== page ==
4. The survey shows the first signs disgruntlement among tertiary-educated voters, the same category which warmed up to Grech after rejecting Delia

One of the greatest hurdles faced by Adrian Delia was his failure to communicate with tertiary-educated voters who shunned him. Grech initiated his trajectory by winning higher levels of trust among this category, peaking at 42% in February at the peak of the second wave of the pandemic. Unsurprisingly, Grech’s peak in February coincided with a drop of those who trust neither leader.

But Grech’s trust rating among this category has now slipped to 28% compared to Abela’s 36%. Curiously while in this category while the PN leads the PL by 3 points, Abela leads Grech by 8 points.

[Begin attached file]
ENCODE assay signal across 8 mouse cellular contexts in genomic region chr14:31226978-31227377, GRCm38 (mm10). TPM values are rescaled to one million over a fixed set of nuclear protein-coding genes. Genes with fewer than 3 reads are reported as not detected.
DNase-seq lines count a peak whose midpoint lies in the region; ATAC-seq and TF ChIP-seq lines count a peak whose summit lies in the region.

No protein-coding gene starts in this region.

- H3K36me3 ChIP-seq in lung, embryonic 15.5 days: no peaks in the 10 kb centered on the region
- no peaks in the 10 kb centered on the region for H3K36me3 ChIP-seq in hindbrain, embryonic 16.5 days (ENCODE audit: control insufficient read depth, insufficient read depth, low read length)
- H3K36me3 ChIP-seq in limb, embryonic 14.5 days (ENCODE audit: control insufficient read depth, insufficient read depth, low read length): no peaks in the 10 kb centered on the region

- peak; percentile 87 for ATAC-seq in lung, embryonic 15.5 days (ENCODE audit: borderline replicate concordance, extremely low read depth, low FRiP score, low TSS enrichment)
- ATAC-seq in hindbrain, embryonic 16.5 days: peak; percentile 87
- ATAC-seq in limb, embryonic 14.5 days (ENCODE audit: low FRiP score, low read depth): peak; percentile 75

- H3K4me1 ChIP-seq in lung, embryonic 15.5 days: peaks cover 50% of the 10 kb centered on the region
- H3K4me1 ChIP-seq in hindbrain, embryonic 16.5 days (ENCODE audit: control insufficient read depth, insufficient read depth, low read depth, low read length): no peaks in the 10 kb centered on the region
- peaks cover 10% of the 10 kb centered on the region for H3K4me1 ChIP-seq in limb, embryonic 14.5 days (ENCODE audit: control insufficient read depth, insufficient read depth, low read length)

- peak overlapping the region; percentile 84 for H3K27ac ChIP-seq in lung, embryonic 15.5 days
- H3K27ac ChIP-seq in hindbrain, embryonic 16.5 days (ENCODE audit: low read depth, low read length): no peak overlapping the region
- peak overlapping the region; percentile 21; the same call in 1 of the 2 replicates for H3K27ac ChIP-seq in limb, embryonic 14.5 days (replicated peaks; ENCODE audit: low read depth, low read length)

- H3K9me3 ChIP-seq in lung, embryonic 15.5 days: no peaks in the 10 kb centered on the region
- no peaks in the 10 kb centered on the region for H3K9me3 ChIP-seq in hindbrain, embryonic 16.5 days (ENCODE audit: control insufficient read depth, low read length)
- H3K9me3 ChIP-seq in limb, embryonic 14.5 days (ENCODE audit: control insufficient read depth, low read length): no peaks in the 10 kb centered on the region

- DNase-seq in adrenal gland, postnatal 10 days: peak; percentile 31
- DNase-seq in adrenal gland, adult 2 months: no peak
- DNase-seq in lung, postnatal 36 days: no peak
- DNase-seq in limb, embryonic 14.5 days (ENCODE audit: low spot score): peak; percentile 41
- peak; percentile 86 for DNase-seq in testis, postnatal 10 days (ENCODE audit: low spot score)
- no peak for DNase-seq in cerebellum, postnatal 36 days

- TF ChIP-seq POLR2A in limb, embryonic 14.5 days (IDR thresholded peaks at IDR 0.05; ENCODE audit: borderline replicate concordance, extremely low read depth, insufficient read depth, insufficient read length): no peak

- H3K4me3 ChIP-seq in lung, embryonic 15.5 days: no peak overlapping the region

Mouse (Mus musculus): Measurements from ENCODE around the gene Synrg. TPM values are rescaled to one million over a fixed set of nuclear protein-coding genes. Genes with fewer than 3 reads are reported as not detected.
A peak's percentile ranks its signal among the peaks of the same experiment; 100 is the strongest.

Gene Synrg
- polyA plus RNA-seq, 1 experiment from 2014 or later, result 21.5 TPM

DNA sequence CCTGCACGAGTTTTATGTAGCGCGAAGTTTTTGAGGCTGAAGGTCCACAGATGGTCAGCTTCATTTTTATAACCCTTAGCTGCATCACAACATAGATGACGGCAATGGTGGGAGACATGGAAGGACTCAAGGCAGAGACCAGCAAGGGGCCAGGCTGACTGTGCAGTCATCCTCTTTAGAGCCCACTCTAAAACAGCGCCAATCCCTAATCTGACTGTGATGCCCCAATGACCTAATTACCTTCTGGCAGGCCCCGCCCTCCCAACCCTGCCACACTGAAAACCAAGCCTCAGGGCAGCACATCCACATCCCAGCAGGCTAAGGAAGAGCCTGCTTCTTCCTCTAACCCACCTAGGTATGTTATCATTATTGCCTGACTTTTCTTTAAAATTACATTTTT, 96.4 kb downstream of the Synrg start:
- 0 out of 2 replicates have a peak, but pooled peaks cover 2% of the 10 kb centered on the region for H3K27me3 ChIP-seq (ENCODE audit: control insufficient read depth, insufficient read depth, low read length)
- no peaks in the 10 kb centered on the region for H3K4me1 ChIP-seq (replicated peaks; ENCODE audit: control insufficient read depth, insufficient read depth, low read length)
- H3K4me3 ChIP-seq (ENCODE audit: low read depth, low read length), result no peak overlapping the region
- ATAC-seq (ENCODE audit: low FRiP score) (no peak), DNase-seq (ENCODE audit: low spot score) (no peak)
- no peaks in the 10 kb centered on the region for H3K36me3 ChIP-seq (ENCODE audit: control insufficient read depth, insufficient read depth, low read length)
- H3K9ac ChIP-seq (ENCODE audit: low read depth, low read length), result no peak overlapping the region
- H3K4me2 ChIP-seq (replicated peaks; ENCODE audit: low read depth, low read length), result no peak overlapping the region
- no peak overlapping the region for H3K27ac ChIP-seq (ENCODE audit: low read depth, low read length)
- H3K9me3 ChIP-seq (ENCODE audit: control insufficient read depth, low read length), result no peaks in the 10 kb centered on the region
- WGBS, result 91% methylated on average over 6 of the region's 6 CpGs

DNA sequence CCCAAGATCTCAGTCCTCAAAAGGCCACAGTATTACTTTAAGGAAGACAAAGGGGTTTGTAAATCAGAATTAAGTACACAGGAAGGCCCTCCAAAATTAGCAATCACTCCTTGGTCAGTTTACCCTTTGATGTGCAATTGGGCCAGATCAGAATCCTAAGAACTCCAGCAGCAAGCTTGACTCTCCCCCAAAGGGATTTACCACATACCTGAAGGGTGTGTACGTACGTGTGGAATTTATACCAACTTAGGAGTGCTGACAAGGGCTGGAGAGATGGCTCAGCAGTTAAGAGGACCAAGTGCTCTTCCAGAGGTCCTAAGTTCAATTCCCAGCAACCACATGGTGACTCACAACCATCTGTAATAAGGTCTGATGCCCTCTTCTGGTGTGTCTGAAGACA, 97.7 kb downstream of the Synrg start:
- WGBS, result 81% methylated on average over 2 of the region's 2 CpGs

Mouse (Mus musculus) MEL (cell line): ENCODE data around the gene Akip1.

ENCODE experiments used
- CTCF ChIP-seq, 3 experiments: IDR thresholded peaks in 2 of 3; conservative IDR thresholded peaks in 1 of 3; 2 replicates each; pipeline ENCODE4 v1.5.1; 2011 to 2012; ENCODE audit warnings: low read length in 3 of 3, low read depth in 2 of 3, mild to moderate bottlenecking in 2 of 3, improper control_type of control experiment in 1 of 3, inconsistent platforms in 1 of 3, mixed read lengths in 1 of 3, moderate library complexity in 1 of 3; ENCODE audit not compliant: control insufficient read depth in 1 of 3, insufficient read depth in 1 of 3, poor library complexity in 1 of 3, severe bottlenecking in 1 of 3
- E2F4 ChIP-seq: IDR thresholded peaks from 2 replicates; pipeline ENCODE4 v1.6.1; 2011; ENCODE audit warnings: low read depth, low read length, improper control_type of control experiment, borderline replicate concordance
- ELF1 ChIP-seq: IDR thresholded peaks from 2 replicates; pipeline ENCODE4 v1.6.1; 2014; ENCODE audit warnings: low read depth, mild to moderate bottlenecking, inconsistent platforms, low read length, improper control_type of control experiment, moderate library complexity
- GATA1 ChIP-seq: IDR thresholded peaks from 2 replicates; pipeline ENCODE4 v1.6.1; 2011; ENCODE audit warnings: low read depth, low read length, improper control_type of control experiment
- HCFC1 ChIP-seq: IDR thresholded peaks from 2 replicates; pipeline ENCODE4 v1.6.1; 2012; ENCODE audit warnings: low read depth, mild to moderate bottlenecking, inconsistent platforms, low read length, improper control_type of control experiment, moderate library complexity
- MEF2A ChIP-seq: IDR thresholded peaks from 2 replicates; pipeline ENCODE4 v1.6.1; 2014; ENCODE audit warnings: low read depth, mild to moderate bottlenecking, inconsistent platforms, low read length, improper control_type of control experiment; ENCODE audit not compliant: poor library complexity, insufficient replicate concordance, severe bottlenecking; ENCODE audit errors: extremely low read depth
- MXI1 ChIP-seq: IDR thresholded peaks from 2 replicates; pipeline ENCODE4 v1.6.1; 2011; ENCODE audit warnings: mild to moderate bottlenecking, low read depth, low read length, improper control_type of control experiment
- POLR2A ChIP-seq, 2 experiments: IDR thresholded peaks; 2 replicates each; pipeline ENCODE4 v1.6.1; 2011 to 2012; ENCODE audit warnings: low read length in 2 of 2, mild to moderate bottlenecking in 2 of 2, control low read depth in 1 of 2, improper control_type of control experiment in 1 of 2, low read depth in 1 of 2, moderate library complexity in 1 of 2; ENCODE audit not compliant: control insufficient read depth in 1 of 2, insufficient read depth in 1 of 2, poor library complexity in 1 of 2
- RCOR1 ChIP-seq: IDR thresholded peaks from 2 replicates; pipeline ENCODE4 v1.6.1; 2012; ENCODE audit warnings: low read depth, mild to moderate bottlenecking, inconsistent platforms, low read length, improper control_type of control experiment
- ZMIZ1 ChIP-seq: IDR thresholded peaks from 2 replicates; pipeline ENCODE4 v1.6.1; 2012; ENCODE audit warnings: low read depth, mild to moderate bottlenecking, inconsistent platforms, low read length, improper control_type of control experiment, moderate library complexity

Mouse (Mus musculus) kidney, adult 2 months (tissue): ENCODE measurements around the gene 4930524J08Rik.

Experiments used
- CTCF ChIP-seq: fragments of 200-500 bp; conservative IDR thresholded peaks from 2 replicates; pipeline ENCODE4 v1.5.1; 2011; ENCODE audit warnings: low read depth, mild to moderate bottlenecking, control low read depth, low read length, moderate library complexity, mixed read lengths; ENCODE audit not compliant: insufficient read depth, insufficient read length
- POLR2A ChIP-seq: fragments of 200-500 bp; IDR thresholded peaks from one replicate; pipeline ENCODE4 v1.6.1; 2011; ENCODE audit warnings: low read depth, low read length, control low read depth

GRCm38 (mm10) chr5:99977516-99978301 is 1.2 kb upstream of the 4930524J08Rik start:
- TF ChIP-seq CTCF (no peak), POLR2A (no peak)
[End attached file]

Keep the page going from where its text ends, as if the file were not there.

This suggests that a segment of tertiary-educated PN voters would still vote for their party despite their lack of trust in Grech. This may reflect criticism levelled on Grech for not being vocal enough on corruption issues and could also reflect disgruntlement with the party’s approach to other issues ranging from construction and hunting to the sale of passports. 

Ultimately this shows how complicated the PN’s balancing act between different categories of its own voters has become. And while upping the tempo on corruption may galvanise one category of voters, Labour still manages to spin criticism even from international institutions like the EU parliament as being “anti national”.

So while the PN’s total numbers have shrunk, the party still remains a coalition of social liberals, conservatives, upper middle-class voters, working class voters, cosmopolitans, tribalists and reformists.

Rediscovering the glue, which keeps such a disparate coalition together, remains an elusive task for Grech.